Measuring The Benefits From Public Services: The Effects Of Local Government Spending On The Distribution Of Income In Norway
The purpose of this paper is to provide an evaluation of how local public in-kind benefits affect the distribution of income in Norway. To this end, a method that accounts for differences between municipalities in capacity to produce the same standard of public services is used for assessing the value of sector-specific local public services in each municipality. Moreover, recipient frequencies in various demographic groups are used as basis for determining the allocation of the assessed value of services on citizens of the municipalities. The empirical results show that inequality in the (marginal) distribution of municipal in-kind benefits is rather high. The contribution of municipal in-kind benefits to inequality in the distribution of extended income (cash (after-tax) income plus municipal in-kind benefits) proves, however, to be approximately neutral. Copyright 2006 Blackwell Publishing Ltd.
If you experience problems downloading a file, check if you have the proper application to view it first. In case of further problems read the IDEAS help page. Note that these files are not on the IDEAS site. Please be patient as the files may be large.
As the access to this document is restricted, you may want to look for a different version under "Related research" (further below) or search for a different version of it.
Volume (Year): 52 (2006)
Issue (Month): 1 (03)
|Contact details of provider:|| Web page: http://www.blackwellpublishing.com/journal.asp?ref=0034-6586|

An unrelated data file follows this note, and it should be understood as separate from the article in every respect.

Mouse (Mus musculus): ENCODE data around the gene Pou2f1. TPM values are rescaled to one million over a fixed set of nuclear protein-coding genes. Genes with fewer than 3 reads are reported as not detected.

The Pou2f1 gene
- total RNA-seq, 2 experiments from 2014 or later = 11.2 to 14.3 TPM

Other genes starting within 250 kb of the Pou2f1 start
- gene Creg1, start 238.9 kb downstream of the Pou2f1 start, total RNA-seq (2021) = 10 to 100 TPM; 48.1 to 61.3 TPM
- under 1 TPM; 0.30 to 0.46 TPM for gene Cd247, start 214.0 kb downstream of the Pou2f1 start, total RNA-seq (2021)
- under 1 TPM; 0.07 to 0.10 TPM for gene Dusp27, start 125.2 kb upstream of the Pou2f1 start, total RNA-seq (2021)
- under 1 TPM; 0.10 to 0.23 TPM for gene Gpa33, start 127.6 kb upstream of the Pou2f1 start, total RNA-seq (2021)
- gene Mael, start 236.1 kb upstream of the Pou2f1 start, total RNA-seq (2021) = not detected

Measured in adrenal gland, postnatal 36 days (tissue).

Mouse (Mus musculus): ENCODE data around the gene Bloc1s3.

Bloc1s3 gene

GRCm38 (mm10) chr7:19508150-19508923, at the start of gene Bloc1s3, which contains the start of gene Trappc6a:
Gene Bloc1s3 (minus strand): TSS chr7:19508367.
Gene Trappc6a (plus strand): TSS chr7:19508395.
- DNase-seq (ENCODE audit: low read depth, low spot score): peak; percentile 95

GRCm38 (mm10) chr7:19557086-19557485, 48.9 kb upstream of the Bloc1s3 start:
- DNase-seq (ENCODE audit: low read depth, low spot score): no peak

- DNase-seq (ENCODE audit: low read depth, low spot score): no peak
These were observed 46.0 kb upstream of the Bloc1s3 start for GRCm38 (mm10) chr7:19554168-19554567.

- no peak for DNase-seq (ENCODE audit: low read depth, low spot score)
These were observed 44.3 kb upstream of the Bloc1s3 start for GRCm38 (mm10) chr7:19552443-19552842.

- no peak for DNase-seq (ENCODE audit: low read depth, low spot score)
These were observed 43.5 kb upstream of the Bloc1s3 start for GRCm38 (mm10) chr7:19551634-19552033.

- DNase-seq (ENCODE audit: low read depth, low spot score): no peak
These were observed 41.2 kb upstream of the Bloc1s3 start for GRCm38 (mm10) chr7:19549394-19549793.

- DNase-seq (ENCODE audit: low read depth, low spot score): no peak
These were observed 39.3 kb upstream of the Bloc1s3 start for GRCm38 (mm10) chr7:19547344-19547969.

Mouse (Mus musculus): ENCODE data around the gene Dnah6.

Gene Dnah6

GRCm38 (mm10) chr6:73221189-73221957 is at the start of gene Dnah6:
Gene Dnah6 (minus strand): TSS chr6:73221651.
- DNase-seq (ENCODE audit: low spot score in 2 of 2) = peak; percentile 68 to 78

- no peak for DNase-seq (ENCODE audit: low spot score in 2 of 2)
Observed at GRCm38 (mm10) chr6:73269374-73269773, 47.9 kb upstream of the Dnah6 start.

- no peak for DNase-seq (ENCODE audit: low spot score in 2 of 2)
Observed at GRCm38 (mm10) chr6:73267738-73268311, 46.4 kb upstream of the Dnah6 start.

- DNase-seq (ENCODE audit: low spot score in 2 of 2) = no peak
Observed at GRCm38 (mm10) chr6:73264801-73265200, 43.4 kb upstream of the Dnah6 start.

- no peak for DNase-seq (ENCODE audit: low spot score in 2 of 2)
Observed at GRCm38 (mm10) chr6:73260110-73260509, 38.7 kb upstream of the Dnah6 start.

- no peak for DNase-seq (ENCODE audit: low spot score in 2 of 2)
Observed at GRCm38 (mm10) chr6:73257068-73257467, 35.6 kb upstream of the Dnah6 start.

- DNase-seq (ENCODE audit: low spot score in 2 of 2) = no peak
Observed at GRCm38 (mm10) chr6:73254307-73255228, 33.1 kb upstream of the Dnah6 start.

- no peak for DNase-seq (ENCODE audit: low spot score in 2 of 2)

More information through EDIRC
|Order Information:||Web: http://www.blackwellpublishing.com/subs.asp?ref=0034-6586|
References listed on IDEAS
Please report citation or reference errors to , or , if you are the registered author of the cited work, log in to your RePEc Author Service profile, click on "citations" and make appropriate adjustments.:
- Aaberge, Rolf & Langorgen, Audun, 2003. " Fiscal and Spending Behavior of Local Governments: Identification of Price Effects When Prices Are Not Observed," Public Choice, Springer, vol. 117(1-2), pages 125-61, October.
- Ruggeri, G C & Van Wart, D & Howard, R, 1994. "The Redistributional Impact of Government Spending in Canada," Public Finance = Finances publiques, , vol. 49(2), pages 212-43.
- Gemmell, Norman, 1985. "The Incidence of Government Expenditure and Redistribution in the United Kingdom," Economica, London School of Economics and Political Science, vol. 52(27), pages 335-44, August.
- Audun Langørgen & Rolf Aaberge, 1999. "A Structural Approach for Measuring Fiscal Disparities," Discussion Papers 254, Statistics Norway, Research Department.
- Aaberge, Rolf & Melby, Ingrid, 1998. "The Sensitivity of Income Inequality to Choice of Equivalence Scales," Review of Income and Wealth, International Association for Research in Income and Wealth, vol. 44(4), pages 565-69, December.
When requesting a correction, please mention this item's handle: RePEc:bla:revinw:v:52:y:2006:i:1:p:61-83. See general information about how to correct material in RePEc.
For technical questions regarding this item, or to correct its authors, title, abstract, bibliographic or download information, contact: (Wiley-Blackwell Digital Licensing)or (Christopher F. Baum)
If you have authored this item and are not yet registered with RePEc, we encourage you to do it here. This allows to link your profile to this item. It also allows you to accept potential citations to this item that we are uncertain about.
If references are entirely missing, you can add them using this form.
If the full references list an item that is present in RePEc, but the system did not link to it, you can help with this form.
If you know of missing items citing this one, you can help us creating those links by adding the relevant references in the same way as above, for each refering item. If you are a registered author of this item, you may also want to check the "citations" tab in your profile, as there may be some citations waiting for confirmation.
Please note that corrections may take a couple of weeks to filter through the various RePEc services.